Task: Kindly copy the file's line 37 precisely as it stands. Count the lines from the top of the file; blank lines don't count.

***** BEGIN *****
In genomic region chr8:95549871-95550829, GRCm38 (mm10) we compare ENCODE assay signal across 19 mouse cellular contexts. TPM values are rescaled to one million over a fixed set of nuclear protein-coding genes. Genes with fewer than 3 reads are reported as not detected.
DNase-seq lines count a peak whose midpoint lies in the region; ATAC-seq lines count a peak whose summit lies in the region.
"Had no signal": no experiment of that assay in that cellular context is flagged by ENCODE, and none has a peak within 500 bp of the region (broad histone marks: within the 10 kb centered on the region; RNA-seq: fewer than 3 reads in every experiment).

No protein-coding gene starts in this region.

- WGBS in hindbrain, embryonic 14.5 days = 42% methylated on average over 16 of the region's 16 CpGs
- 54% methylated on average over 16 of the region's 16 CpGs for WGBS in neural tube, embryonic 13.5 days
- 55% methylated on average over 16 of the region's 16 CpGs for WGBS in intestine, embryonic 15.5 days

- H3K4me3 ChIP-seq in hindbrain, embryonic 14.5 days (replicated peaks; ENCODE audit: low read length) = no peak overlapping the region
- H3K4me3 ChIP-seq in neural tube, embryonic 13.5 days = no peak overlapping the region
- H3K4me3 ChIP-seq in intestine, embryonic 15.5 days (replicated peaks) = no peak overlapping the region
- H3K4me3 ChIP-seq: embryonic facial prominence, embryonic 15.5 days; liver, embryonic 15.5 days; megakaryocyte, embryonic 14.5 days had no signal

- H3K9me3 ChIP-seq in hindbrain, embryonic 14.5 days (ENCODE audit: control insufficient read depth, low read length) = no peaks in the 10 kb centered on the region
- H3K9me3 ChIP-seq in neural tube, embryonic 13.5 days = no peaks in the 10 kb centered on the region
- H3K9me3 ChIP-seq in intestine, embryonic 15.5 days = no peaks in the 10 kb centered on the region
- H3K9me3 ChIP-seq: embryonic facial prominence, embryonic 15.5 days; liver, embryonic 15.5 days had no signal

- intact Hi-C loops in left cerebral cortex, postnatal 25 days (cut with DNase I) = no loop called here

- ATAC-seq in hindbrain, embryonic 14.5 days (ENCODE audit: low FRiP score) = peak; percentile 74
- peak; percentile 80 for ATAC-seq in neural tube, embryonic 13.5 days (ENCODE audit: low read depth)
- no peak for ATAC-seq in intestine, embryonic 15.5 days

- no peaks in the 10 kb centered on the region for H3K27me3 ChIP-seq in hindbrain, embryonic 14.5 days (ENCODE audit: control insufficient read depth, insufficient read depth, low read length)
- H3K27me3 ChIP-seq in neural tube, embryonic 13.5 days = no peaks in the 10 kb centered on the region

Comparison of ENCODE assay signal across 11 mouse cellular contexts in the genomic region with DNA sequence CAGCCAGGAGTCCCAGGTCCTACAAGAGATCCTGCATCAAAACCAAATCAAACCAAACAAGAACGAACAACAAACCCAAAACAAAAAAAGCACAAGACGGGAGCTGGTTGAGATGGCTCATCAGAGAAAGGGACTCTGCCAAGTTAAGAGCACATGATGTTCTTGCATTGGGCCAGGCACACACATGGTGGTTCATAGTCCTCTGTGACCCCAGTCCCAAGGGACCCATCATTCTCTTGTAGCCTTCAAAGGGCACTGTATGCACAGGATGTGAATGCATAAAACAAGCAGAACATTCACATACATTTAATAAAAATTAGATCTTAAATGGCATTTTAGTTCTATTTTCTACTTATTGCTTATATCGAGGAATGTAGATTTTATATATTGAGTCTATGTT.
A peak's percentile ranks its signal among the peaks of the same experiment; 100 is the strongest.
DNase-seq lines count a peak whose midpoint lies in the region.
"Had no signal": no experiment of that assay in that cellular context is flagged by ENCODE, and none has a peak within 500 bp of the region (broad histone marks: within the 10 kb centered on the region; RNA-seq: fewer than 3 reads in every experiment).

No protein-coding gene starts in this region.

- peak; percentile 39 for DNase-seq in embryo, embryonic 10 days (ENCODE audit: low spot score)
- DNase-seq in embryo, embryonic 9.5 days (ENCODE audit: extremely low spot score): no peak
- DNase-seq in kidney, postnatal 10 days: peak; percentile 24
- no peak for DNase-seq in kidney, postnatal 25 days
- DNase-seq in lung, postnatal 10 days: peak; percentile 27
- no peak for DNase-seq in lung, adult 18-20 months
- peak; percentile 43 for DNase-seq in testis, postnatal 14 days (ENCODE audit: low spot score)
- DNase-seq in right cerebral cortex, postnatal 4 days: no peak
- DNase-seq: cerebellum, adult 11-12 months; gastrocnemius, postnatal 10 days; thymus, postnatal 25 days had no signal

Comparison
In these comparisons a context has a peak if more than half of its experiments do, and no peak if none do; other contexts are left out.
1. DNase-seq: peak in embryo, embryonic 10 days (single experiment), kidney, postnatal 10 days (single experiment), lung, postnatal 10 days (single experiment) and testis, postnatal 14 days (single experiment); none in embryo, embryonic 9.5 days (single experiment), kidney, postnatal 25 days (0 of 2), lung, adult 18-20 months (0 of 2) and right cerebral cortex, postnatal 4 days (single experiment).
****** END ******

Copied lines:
In these comparisons a context has a peak if more than half of its experiments do, and no peak if none do; other contexts are left out.